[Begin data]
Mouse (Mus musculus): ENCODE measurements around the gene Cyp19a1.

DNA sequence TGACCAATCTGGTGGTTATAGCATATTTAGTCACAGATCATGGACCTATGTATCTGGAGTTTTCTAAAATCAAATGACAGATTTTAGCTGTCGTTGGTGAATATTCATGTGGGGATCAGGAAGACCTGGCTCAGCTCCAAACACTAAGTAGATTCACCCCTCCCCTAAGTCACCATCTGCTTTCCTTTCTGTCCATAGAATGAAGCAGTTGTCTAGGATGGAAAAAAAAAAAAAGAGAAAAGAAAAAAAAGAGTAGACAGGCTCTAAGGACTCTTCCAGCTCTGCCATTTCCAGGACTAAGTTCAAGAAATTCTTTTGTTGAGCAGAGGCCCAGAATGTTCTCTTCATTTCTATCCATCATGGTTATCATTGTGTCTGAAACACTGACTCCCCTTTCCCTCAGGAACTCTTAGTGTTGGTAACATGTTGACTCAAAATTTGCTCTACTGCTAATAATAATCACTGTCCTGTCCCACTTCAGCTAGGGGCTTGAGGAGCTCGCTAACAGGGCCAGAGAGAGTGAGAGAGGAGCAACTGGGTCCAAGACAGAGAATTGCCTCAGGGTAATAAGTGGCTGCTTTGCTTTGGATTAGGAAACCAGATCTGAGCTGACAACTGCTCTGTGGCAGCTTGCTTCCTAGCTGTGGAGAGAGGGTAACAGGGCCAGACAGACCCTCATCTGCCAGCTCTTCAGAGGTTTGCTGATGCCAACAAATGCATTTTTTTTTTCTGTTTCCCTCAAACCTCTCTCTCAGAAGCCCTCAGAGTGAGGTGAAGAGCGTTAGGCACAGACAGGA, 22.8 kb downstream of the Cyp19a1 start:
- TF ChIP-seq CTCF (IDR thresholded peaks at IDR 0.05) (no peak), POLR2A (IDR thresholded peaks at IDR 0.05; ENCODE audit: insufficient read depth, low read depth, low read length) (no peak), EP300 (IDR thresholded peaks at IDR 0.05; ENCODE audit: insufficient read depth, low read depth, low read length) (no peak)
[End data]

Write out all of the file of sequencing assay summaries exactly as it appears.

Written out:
Mouse (Mus musculus): ENCODE measurements around the gene Cyp19a1.

DNA sequence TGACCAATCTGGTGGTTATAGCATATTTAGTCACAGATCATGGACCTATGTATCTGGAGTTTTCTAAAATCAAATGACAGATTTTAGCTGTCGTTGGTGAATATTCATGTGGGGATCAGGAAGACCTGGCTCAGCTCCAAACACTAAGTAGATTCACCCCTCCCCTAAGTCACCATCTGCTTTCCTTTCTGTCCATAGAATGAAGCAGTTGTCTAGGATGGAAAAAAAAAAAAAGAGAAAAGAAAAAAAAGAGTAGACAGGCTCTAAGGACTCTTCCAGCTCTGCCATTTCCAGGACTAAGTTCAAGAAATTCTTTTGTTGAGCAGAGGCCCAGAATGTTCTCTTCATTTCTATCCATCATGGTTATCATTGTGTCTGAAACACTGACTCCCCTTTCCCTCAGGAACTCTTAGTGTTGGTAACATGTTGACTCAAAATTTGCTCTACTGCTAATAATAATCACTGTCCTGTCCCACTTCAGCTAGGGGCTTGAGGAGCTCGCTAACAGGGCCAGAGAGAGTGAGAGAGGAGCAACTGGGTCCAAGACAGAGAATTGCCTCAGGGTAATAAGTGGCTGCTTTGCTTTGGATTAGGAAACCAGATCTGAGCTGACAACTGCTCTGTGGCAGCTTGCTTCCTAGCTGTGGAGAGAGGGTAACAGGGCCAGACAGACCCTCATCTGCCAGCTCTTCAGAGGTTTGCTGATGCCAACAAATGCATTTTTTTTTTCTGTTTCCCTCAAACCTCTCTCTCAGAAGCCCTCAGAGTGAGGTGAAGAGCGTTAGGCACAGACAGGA, 22.8 kb downstream of the Cyp19a1 start:
- TF ChIP-seq CTCF (IDR thresholded peaks at IDR 0.05) (no peak), POLR2A (IDR thresholded peaks at IDR 0.05; ENCODE audit: insufficient read depth, low read depth, low read length) (no peak), EP300 (IDR thresholded peaks at IDR 0.05; ENCODE audit: insufficient read depth, low read depth, low read length) (no peak)